Film Review: Richard’s Stanley ‘The Otherworld’ (2013)

Film Review: Richard's Stanley ‘The Otherworld’ Severin Blu-Ray
Richard Stanley has been such an impactful and celebrated filmmaker, writer, actor and all around mystical figure that floats between shadow and light. Having the honor of listening to him speak at the most recent incarnation of Fantasia as he revealed the stories of the film projects that have come and gone. His knowledge, his lore and legend are not smoke or fire, it’s the essence of a man who had found a path different than most. Returning back to Blairstown after the Market weekend, I found myself with an itch to experience, to be a voyeur perhaps to a dimension that Stanley only seems to occupy. I was lucky enough that the creative and talented minds at Severin (http://severin-films.com) sent over a copy of the last documentary that Stanley had written, directed and gave his living testimonial about an experience that had to documented even if no on would believe that this had happen to him. The surreal experience was entitled The Otherworld (2013) and after watching it twice and not doing drugs either time, I will try to do my best to make some sense of it.
Stanley and modern masters of storytelling have more than a gift to not only visually present these passions and impactful projects but its in their DNA to be able to assemble the puzzle before our very eyes. The Otherworld (2013) Blu-ray is incredible. As I am introduced and/or revisit films that have been restored by talented companies like Severin, I make it point to show respect to all parties by watching the package in its entirety if possible. The Otherworld is worth the watch. I will say up front (as I always do) that I hoped for more bonus content on the two-disc set. The Severin release, which became available this fall for me feels very lean on additional insight/interviews about this mystical journey deep in the French Pyrenees. To hear insight from the celebrated DP Karim Hussein or Editor Pat Tremblay or Composer Simon Boswell perhaps from those who recorded, mixed or cultivated the sound design? All these elements are so crucial to artistic expression in its entirety.  Whether the testimonials are in English or French, it would have been wonderful to go deeper behind the scenes. With my wanting to know more and a bit of greed for extras, I did enjoy what was offered with the additional deleted scenes, trailer for the film, the making of the film featurette and the additional disc of Stanley’s work.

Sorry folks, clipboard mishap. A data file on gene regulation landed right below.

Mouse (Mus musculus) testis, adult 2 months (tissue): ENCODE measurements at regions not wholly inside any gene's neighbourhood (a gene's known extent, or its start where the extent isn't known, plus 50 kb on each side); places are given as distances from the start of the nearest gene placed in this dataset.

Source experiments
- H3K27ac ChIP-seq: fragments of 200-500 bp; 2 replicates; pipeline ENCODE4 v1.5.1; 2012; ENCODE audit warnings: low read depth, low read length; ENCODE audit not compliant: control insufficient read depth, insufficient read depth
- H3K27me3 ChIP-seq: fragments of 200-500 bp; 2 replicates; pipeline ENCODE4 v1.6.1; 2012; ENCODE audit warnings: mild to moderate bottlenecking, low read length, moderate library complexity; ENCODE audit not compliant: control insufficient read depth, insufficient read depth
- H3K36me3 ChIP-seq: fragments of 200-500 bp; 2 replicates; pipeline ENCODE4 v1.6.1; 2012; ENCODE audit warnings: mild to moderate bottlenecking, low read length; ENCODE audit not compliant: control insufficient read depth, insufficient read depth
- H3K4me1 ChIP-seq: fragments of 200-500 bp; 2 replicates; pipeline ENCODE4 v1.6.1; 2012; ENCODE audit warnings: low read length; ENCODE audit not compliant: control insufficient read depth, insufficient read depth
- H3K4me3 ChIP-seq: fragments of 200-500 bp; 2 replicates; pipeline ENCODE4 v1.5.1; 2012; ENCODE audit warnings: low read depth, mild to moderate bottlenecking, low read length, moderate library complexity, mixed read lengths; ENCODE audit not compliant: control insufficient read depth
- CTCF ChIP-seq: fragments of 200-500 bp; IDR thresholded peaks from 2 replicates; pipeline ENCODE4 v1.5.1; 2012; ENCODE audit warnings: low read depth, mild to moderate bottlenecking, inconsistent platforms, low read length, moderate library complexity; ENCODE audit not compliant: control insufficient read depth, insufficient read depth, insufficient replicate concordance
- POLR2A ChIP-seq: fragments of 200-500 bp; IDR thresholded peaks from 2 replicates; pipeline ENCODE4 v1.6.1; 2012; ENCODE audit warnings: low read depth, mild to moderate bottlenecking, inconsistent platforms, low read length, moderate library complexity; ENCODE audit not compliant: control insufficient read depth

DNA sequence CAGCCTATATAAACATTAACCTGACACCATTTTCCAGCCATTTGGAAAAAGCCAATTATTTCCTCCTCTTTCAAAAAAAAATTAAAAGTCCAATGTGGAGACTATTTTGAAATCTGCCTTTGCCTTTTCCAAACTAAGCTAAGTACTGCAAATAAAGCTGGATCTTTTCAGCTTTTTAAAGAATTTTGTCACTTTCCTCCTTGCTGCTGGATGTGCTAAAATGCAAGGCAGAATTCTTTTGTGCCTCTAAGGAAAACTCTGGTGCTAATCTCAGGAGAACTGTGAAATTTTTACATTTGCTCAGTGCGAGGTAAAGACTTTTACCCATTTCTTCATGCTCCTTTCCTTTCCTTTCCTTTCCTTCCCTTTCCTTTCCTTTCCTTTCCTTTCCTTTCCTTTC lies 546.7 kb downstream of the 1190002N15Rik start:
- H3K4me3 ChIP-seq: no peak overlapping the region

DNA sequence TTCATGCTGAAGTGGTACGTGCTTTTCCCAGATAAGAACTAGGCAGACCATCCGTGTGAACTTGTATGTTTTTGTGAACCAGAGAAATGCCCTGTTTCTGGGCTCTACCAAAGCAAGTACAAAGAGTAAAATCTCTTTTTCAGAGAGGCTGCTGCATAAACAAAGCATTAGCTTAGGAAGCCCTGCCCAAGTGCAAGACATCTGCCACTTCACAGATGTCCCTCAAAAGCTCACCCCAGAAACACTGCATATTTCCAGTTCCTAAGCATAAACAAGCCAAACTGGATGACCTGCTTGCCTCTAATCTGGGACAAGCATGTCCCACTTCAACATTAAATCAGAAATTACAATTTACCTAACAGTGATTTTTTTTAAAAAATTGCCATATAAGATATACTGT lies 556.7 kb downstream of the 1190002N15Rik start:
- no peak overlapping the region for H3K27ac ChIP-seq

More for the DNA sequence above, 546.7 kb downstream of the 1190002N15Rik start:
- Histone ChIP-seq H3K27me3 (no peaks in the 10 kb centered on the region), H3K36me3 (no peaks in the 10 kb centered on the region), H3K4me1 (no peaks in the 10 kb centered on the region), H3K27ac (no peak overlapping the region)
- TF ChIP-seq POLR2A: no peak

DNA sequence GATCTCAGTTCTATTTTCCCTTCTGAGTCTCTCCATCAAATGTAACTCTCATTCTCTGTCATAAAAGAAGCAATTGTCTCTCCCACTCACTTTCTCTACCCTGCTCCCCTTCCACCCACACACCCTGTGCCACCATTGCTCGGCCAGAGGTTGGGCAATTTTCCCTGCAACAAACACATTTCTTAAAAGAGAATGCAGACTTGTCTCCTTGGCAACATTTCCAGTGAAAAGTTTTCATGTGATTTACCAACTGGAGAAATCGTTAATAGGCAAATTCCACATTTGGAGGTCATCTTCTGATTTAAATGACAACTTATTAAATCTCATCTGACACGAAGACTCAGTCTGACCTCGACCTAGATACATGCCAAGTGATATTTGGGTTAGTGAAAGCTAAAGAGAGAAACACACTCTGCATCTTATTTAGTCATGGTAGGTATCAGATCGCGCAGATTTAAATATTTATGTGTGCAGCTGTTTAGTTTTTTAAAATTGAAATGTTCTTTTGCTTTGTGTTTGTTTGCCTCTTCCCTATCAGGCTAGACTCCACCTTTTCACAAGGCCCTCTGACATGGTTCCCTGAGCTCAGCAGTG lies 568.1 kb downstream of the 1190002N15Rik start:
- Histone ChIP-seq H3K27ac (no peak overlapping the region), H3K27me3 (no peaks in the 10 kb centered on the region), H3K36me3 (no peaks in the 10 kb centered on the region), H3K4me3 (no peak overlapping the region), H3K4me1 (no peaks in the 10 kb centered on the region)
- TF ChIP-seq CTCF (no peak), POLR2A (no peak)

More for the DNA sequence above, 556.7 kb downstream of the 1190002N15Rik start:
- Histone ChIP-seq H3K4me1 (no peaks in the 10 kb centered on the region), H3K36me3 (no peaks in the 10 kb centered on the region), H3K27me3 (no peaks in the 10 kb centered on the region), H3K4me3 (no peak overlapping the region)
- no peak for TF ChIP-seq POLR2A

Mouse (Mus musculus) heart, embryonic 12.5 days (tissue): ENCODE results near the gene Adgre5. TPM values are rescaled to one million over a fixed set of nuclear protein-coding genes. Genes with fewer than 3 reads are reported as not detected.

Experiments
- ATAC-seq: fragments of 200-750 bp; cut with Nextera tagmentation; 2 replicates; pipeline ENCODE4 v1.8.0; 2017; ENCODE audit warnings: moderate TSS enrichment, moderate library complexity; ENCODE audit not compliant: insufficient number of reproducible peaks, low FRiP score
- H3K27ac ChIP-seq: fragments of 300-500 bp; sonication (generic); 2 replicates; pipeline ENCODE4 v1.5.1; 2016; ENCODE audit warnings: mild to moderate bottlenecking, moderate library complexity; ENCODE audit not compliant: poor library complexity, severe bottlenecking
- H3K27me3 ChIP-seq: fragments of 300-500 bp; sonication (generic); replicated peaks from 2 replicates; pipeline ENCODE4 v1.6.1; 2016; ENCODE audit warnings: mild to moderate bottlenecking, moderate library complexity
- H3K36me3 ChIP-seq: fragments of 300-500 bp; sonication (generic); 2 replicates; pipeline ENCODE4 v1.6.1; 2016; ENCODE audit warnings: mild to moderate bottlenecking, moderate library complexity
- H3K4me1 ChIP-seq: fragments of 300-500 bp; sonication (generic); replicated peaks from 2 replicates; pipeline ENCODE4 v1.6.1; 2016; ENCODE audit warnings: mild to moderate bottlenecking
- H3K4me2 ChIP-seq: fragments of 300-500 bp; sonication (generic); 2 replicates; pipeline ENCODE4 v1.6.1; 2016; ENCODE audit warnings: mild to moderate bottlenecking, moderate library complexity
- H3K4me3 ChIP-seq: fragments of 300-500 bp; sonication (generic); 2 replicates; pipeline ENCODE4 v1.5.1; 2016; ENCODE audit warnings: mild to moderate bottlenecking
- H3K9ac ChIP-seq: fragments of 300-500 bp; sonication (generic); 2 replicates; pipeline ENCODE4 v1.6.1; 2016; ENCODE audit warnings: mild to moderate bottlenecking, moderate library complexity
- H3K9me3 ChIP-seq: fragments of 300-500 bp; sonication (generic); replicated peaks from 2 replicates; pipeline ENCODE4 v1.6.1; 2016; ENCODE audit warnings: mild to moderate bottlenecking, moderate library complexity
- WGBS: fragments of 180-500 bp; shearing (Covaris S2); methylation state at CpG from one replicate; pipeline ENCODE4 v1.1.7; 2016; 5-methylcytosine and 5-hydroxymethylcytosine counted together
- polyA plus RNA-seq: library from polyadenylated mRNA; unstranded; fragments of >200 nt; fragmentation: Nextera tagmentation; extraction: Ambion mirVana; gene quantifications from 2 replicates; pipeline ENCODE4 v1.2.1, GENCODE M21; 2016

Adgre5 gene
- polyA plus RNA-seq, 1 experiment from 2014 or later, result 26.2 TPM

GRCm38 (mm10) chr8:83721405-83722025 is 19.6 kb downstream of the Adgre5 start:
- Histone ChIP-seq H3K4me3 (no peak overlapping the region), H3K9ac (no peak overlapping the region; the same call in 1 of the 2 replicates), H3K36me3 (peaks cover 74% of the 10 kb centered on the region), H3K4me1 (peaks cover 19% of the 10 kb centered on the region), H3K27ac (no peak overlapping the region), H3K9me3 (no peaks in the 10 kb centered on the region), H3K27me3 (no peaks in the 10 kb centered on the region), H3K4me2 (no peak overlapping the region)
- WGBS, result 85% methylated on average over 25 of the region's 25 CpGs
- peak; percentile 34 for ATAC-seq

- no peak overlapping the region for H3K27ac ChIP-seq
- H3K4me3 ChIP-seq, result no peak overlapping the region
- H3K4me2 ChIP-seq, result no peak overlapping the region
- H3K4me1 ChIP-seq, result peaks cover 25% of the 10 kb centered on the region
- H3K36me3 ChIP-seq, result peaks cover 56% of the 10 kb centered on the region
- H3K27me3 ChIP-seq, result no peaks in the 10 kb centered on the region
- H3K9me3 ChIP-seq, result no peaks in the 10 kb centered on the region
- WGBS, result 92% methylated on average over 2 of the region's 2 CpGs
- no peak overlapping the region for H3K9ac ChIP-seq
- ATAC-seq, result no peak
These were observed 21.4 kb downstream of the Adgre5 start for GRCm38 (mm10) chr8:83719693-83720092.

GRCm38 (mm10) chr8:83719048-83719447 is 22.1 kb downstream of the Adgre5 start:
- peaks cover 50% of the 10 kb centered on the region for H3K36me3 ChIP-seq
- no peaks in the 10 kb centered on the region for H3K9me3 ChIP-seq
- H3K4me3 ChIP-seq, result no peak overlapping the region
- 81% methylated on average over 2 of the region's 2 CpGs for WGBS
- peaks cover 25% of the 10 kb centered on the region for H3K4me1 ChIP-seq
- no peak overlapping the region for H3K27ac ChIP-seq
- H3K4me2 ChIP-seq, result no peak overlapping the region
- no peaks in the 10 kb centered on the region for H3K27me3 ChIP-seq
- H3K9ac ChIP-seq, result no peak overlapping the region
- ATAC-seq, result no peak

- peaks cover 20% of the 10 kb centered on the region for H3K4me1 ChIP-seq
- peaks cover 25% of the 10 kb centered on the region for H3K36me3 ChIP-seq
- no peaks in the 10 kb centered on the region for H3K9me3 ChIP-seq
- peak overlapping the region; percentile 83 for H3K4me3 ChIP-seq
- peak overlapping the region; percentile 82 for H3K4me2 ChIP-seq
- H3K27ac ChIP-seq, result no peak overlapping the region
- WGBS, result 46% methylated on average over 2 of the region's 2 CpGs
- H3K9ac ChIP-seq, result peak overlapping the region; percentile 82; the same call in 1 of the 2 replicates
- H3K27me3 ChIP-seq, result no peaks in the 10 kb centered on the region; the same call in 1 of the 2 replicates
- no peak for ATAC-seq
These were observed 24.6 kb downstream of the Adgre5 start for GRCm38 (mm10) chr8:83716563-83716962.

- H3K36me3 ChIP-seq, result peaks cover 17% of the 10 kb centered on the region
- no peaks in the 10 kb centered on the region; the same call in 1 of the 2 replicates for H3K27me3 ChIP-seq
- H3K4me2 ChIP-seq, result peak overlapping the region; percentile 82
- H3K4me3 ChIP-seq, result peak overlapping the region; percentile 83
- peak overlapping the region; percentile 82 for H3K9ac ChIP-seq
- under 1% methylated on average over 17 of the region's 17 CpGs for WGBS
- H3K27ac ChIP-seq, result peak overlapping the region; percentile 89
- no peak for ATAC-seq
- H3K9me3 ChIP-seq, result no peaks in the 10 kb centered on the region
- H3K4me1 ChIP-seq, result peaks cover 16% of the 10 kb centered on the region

To make sense of this film may be madness. At the core of Stanley’s documentary is the idea of belief. The Otherworld (2013) talks about this area in France called “The Zone” or I believe the French name Rennes-le-chateau. Within in “The Zone” we learn that magic, the power of the female and perhaps something paranormal lays within the land, ruins and a gateway that has an entity that has crossed over. Opening with a confession by Stanley about needing to document this experience, we don’t immediately jump into the fire of the conflict or obsession. Stanley, like the great storytellers of each generation, wants you to understand the meat, heart, skin and bones of this experience. Beginning with the locals to the area speaking about the history, we learn about the legend beyond what books will tell. Blending several different perspectives of experience and knowledge, Stanley weaves a tapestry that will culminate with himself, his partner Scarlett Amaris and the film crew not only documenting the experience but leaving changed. Why the commentary gets personal from Stanley and Amaris, Stanley expands the dialogue to include the perspectives from the local government officials, a man who has uprooted his life to live there as well as more voices in the surrounding areas that are affected on understandable levels by “The Zone.” This element, I felt it gave more texture to a surreal story.